Part 4 – Can you plan your own life?

Lee Friday

I recommend reading Parts 1 through 3 before reading this essay

Critics of capitalism claim that free markets must be regulated by a central planning authority – the government. They never provide a sensible economic justification for this, other than to say that ‘planning’ something is always preferable to embarking on a task haphazardly. Superficially, this seems plausible. However, such claims are completely presumptuous. Capitalism does not require central planning; indeed, that is its strength, but this is quite different than saying that planning does not occur. Millions of individuals and businesses plan their own affairs on a daily basis.

When you go on vacation, how do you decide where to go? You may have several destinations under consideration. You compare prices for such things as travel and accommodations. When you need a new car, how do you decide which one to buy? You contemplate whether to buy new or used; which model; sedan, convertible, or van; price; and many other considerations. Will you spend money on a good economics book, or a nice bottle of wine? All of these things require planning! We all do this, every day, in numerous ways.

The government claims that citizens benefit from government economic planning because politicians and bureaucrats are impartial and objective. First, as we have seen through our discussion of government regulations (Part 3), they are certainly not impartial. Second, the planning which you do in your personal life is, by definition, subjective. You may seek advice from others, but final decisions rest with you, and these decisions (planning) are always subjective, not objective. Surely you would not want it any other way. It is with extreme arrogance that the State claims it can ‘plan your life better than you can’.

George Reisman, economist and author, wrote about ‘planning’ in his book Capitalism:

Now the fact that capitalism even has economic planning, let alone the only possible kind of rational economic planning, is almost completely unknown. Practically everyone under capitalism has been in the position of Moliere’s M. Jourdan, who spoke prose all his life without ever knowing it. The overwhelming majority of people have not realized that all the thinking and planning about their economic activities that they perform in their capacity as individuals actually is economic planning. By the same token, the term “planning” has been reserved for the feeble efforts of a comparative handful of government officials, who, having prohibited the planning of everyone else, presume to substitute their knowledge and intelligence for the knowledge and intelligence of tens of millions, and to call that planning. This is an incredible state of affairs, one which implies the most enormous ignorance on the part of the great majority of today’s intellectuals, from journalists to professors.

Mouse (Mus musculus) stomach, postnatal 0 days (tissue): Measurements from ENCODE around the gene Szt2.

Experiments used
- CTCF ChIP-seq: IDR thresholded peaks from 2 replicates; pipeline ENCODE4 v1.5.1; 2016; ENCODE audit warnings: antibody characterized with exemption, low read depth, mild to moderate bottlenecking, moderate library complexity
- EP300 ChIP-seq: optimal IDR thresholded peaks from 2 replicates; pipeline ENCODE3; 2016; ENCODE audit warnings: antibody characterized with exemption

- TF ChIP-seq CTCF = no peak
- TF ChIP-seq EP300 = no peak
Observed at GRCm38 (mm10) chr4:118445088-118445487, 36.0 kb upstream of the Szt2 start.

The profit motive – financial self-interest – makes everyone be concerned with the revenue or income he earns and the costs or expenses he incurs. As stated, precisely this is what harmonizes and integrates the economic plans and the economic activities of all the separate businesses and individuals who make up a division-of-labor society.

The profit motive is what balances the demand and supply of each product and ensures the most rational and efficient distribution of each product over space and time – among all the markets that compete for it – and its delivery into the hands of those individuals who, within the limits of their wealth and income, need or desire it the most. The profit motive ensures the most rational and efficient allocation of capital and of every type of labor and material among its possible alternative uses, and makes the economic system respond to changes in economic conditions in the most rational and efficient manner possible.[1]


Reisman mentions profits, revenue, income, and expenses. When we speak of prices, since money is the medium of exchange, then we are speaking of prices in terms of dollars (or whatever unit of currency is being used). Reisman is correct about the coordination of the economic plans and activities of all the separate businesses and individuals who make up a division-of-labor society. This coordination depends on prices, which are established through the forces of ‘supply and demand’. Without accurate prices, markets become less efficient.